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Listening as a Spiritual Practice

In traditional Jewish thought, we are talkers before we are anything else.

This sounds like a set-up for a dated ethnic joke, but in fact, the most ancient translation of the Hebrew Bible understands the moment when the Holy One breathes life into the first human as the moment when when we are given the capacity for speech.

Noted Hebrew University historian, Noah Yuval Harari, wrote an incredible book, Sapiens, exploring how we - homo sapiens - came to be the dominant species on the planet. He writes:

“Legends, myths, gods and religions appeared for the first time with the Cognitive Revolution [among homo sapiens. Prior to that,] many animals and human species could… say, ‘Careful! A lion!’ [After] the Cognitive Revolution, Homo sapiens acquired the ability to say, ‘The lion is the guardian spirit of our tribe.’ This ability to speak about fictions is the most unique feature of Sapiens.”

Of course, it doesn't take long for the Torah to recognize that this uniquely human capacity for speech is very much tied to our human capacity to deceive and create mischief. 

In the section of the Torah most explicitly articulating how we are to live holy lives, we are told, "You are not to traffic in slander among your kinspeople."

When we slander someone, or gossip about them, it seems like something we are doing on our own. However, gossiping about someone requires two actors, not just one. 

How we talk to, with, and about other people can bring us together or drive us apart. The amazing poet Adrienne Rich writes:

"The possibilities that exist between two people, or among a group of people, are a kind of alchemy. They are the most interesting things in life… [When you tell me something,] I fling unconscious tendrils of belief, like tender green threads, across statements made so unequivocally, which have no tone or shadow of tentativeness. I build them into the mosaic of my world. I allow my universe to change in minute, significant ways on the basis of things you have said to me, of my trust in you."

In this, Rich gets to the heart of how gossip operates and why it is so dangerous.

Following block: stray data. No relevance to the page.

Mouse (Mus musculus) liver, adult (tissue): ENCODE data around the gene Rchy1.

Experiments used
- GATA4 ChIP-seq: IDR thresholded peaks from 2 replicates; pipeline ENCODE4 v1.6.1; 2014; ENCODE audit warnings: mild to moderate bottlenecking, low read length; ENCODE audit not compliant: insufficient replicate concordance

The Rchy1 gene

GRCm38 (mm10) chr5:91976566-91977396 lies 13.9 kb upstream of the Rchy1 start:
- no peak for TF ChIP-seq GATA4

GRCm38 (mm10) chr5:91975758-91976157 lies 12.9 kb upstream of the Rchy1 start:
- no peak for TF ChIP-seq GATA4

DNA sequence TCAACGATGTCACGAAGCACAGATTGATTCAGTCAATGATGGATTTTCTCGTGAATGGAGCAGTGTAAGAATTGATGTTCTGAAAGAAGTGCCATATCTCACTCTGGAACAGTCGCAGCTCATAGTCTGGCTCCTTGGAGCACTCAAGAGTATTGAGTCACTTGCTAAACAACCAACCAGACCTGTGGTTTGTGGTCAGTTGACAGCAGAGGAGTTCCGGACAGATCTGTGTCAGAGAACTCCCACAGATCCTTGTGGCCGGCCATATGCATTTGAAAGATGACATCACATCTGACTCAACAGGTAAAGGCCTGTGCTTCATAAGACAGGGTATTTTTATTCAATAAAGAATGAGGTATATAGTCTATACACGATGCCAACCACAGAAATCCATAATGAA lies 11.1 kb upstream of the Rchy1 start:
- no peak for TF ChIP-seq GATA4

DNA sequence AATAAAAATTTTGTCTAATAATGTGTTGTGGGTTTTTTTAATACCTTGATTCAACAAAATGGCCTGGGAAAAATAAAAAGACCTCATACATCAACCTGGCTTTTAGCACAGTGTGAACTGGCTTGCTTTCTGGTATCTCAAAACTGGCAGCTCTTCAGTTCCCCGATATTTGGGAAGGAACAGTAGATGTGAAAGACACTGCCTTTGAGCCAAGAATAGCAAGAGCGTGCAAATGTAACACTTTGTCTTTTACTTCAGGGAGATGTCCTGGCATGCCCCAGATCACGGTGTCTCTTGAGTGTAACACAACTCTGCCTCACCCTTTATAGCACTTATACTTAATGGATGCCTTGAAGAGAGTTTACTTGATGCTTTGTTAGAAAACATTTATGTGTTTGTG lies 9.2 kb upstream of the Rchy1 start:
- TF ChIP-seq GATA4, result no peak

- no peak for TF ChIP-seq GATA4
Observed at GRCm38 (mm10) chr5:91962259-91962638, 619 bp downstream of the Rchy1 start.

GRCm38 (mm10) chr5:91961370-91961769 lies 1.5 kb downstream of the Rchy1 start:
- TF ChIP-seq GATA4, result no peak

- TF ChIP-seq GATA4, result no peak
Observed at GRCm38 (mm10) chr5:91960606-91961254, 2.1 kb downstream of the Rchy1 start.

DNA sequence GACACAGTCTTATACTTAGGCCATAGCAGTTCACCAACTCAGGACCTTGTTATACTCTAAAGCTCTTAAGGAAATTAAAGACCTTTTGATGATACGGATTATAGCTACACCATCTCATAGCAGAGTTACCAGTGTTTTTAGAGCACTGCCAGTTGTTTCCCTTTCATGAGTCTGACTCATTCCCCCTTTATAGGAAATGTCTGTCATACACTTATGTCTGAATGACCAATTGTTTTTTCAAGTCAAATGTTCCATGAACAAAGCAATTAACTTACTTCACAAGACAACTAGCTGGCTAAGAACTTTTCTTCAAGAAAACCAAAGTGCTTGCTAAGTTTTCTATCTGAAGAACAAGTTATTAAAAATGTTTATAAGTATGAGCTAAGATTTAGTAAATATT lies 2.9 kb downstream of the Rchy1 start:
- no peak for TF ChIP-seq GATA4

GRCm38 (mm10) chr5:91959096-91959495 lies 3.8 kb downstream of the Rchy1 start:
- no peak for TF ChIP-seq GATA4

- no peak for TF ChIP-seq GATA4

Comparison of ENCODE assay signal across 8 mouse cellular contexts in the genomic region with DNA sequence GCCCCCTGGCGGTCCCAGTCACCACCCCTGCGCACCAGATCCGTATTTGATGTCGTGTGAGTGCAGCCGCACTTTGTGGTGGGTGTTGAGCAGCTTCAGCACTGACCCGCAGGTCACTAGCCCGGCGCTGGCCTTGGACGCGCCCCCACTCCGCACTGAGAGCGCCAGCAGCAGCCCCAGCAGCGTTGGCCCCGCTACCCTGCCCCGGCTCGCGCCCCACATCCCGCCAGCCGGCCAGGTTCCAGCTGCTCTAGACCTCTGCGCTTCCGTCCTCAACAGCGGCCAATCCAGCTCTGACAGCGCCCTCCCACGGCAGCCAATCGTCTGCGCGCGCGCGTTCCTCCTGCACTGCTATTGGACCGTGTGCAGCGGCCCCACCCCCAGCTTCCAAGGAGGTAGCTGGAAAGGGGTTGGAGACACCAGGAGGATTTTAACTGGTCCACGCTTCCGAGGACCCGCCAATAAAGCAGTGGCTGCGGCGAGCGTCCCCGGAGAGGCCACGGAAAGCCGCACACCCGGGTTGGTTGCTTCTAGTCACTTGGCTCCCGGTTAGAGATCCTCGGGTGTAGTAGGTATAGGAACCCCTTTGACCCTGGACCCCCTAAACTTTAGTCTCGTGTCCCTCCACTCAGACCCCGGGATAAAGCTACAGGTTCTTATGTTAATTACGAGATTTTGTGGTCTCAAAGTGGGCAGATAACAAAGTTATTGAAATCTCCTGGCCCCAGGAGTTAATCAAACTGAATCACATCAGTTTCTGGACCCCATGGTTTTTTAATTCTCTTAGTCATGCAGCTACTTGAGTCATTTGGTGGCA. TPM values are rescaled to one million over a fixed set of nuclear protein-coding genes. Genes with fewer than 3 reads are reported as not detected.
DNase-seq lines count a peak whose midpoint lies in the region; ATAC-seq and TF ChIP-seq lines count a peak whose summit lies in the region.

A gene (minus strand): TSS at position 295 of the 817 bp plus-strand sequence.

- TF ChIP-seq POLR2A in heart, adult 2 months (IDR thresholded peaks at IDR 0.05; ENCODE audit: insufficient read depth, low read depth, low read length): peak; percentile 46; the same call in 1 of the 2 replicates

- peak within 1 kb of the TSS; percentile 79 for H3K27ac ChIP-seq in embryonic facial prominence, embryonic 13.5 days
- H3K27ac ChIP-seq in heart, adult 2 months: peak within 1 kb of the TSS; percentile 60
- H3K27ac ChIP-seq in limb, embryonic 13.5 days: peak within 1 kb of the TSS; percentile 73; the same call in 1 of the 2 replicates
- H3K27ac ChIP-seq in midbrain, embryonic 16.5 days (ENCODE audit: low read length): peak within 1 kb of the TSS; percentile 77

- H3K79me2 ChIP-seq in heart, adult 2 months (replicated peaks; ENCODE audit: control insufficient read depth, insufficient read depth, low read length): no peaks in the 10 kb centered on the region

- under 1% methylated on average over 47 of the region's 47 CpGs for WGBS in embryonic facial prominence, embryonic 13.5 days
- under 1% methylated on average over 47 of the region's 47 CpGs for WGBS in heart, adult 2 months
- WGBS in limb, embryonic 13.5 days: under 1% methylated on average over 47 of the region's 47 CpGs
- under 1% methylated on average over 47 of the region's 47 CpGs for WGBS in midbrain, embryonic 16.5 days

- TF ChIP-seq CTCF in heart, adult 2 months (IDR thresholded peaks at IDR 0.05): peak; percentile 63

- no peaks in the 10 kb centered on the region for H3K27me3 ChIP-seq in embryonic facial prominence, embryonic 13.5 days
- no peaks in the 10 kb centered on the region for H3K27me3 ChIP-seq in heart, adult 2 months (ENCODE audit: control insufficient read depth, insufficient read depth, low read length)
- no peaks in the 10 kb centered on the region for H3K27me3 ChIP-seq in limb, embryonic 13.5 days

There are any number of traditional Jewish "sins" that I can commit all by myself. If I want to eat a bacon cheeseburger, I can do that all by myself, and I don’t need any help whatsoever in oversleeping and neglecting to put on tefillin. 

But if I’m going gossip, I need some help. I can’t gossip by myself in the forest - I might go up to a tree and complain about about my wife or kids without really committing any sin. The sin is committed in the interplay between the talking and the listening. Talking to a tree (in this context) is not really communicating. 

When we talk to other humans though, we are creating worlds by flinging those unconscious tender green threads back and forth, between speaker and listener. 

The Chofetz Hayyim, a rabbi who was very attuned to the dynamics of holiness and sin in speech, makes a big point of the role that listening plays in creating a holy community. He interprets a beautiful verse from Isaiah to understand that really listening to another person speak the truth of their heart can be life giving, - and the inverse is true as well! Ancient rabbis teach that listening to nonsense can burn our ears, and indeed, the reason that our fingers fit so perfectly in our ears is so we can stuff them and close them when we hear nonsense like gossip, slander and oversimplifications of complicated issues! 

A recent op-ed by Roxane Gay about the futility of open letters as a form of political activism, touches on this precise dynamic: “We know what the writers of these letters think and feel. We know what they want. But we don’t really know if anyone is listening. We don’t know how to translate those words into meaningful action. We don’t know what could happen if, instead of talking at one another by way of open letters, we found better ways to talk with and listen, truly listen, to one another — to participate in both the call and the response.”

If we hope to live lives of holiness, we need to think, absolutely, about the worlds we create and destroy with our speech, but we can’t stop there. In this age of hyper-polarization and social and digital echo chambers, our listening is as important as our speaking. Whose voices do we listen to, and whose do we refuse to hear? What steps can we take to regulate our own nervous system, so we can remain open and compassionate in the moments we feel shut down and defensive?

We have opportunities to create holiness- in our speaking and in our listening. 

I also explore these ideas on the Pardes Parsha Podcast with Rabbi Zvi Hirschfield.


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